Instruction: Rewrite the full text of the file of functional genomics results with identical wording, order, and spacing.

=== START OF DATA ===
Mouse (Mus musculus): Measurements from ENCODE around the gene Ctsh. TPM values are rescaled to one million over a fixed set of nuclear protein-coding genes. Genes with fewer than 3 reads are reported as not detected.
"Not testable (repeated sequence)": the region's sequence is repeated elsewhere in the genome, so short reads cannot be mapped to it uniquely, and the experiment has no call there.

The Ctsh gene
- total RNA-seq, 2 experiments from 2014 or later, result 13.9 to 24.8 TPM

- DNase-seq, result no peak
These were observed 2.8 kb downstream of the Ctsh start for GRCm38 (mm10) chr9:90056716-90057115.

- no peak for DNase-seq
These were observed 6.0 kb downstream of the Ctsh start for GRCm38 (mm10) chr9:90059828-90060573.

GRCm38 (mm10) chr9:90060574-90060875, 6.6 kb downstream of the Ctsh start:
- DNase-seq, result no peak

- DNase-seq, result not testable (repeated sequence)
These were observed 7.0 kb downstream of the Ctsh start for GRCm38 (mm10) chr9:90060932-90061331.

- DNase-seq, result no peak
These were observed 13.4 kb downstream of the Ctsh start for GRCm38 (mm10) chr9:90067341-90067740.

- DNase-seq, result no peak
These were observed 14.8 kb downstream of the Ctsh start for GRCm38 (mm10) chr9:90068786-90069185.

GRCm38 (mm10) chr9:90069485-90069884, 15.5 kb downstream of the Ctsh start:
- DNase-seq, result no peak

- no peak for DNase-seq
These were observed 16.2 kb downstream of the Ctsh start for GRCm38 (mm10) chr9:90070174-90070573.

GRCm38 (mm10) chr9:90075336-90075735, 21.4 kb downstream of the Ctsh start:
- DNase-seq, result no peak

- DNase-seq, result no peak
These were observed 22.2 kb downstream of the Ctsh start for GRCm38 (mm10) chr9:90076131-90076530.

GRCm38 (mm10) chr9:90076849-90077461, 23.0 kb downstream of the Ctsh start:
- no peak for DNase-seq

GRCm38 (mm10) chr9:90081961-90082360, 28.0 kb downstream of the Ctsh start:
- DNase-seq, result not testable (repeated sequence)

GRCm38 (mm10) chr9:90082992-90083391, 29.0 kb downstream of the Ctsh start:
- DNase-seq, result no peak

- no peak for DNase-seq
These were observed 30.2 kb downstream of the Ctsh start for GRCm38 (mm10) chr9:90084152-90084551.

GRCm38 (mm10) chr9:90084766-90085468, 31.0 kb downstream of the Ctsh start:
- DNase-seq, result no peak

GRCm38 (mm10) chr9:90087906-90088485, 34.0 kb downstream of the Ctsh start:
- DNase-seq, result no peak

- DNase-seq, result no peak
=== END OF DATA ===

Mouse (Mus musculus): Measurements from ENCODE around the gene Ctsh. TPM values are rescaled to one million over a fixed set of nuclear protein-coding genes. Genes with fewer than 3 reads are reported as not detected.
"Not testable (repeated sequence)": the region's sequence is repeated elsewhere in the genome, so short reads cannot be mapped to it uniquely, and the experiment has no call there.

The Ctsh gene
- total RNA-seq, 2 experiments from 2014 or later, result 13.9 to 24.8 TPM

- DNase-seq, result no peak
These were observed 2.8 kb downstream of the Ctsh start for GRCm38 (mm10) chr9:90056716-90057115.

- no peak for DNase-seq
These were observed 6.0 kb downstream of the Ctsh start for GRCm38 (mm10) chr9:90059828-90060573.

GRCm38 (mm10) chr9:90060574-90060875, 6.6 kb downstream of the Ctsh start:
- DNase-seq, result no peak

- DNase-seq, result not testable (repeated sequence)
These were observed 7.0 kb downstream of the Ctsh start for GRCm38 (mm10) chr9:90060932-90061331.

- DNase-seq, result no peak
These were observed 13.4 kb downstream of the Ctsh start for GRCm38 (mm10) chr9:90067341-90067740.

- DNase-seq, result no peak
These were observed 14.8 kb downstream of the Ctsh start for GRCm38 (mm10) chr9:90068786-90069185.

GRCm38 (mm10) chr9:90069485-90069884, 15.5 kb downstream of the Ctsh start:
- DNase-seq, result no peak

- no peak for DNase-seq
These were observed 16.2 kb downstream of the Ctsh start for GRCm38 (mm10) chr9:90070174-90070573.

GRCm38 (mm10) chr9:90075336-90075735, 21.4 kb downstream of the Ctsh start:
- DNase-seq, result no peak

- DNase-seq, result no peak
These were observed 22.2 kb downstream of the Ctsh start for GRCm38 (mm10) chr9:90076131-90076530.

GRCm38 (mm10) chr9:90076849-90077461, 23.0 kb downstream of the Ctsh start:
- no peak for DNase-seq

GRCm38 (mm10) chr9:90081961-90082360, 28.0 kb downstream of the Ctsh start:
- DNase-seq, result not testable (repeated sequence)

GRCm38 (mm10) chr9:90082992-90083391, 29.0 kb downstream of the Ctsh start:
- DNase-seq, result no peak

- no peak for DNase-seq
These were observed 30.2 kb downstream of the Ctsh start for GRCm38 (mm10) chr9:90084152-90084551.

GRCm38 (mm10) chr9:90084766-90085468, 31.0 kb downstream of the Ctsh start:
- DNase-seq, result no peak

GRCm38 (mm10) chr9:90087906-90088485, 34.0 kb downstream of the Ctsh start:
- DNase-seq, result no peak

- DNase-seq, result no peak